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my favorite job

In an Appreciative Inquiry-informed coaching process, we spend a lot of time focusing on the positive, the good, the productive. And often within this, we ask people to remember their favorite work experience, recent or long past. 

I was thinking today about one of my early work experiences, my first job out of college. I worked for this amazing woman, Ria Davidson, at a small PR firm focused on environmental communications. I was 21, so I didn’t know what I didn’t know, and was therefore largely unafraid of anything. 

One of our clients was a regional governmental agency. They hired us to handle the public relations around a highway construction project, which turned out to be a far more complex thing than I’d ever imagined. 

I was sitting in a meeting with a dozen men, government guys in suits. I was there to listen and take notes, to report back to my boss. Then there was a question. Our main client contact, a really good guy with three very distracting hairs growing out the top of his nose, was asking me a direct question about how we were going to handle something. 

Because I was (again) 21 and (again) didn’t know what I didn’t know, I winged it. I made something up. I was at least smart enough to couch it as a possible approach, still being decided upon, but everyone seemed pleased or at least undisturbed by the answer.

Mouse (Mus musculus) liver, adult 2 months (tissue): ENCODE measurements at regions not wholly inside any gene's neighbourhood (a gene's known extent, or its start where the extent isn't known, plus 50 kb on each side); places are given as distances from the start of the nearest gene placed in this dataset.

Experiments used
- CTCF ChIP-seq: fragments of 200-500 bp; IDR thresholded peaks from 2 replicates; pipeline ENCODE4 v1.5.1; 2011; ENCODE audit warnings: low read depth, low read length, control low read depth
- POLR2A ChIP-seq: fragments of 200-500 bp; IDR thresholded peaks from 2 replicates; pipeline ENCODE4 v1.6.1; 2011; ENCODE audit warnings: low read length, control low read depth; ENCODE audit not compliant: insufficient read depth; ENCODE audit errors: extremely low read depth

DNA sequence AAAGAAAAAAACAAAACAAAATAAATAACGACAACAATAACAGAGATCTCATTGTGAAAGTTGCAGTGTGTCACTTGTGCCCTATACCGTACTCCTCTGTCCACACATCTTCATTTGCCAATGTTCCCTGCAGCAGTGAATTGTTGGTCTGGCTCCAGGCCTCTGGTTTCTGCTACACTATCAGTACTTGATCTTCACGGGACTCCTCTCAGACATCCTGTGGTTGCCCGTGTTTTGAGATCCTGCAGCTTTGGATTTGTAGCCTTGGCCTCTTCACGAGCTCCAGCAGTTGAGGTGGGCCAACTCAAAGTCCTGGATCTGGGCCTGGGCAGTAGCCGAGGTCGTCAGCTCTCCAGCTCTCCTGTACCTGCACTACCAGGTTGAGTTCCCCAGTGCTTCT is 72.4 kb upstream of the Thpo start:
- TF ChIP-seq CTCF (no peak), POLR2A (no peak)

I walked out of the meeting half sure I was going to be fired, and half floating inches above the floor. When I got back to the office, I told Ria what had happened. She paused, looked at me, then laughed loudly enough to shake the plants and said “You get ‘em, kid.” 

Why does this story stay with me? Why do I think about it now, two decades later, with such a surge of adrenaline and joy?

Part of it is me. I love those moments when I have no prepared answer, and things get really still and really quiet and the right thing rises up into language. This moment may be the first work memory I have of that occurring. 

The other part of it is Ria. She could have freaked out, or even expressed legitimate concern about her newbie staff member floating undiscussed ideas to a major client. But she didn’t. She high-fived me and went back to work. 

When I think about this story, it tells me so much about the kind of work I want to do, and the kind of boss or partner I want to be. I worry, which can get in the way of my intuition and my congratulations. But this story reminds me that when I create the right conditions, when I set worry aside, the right answers will come.  They’ll always come.

Marty McConnell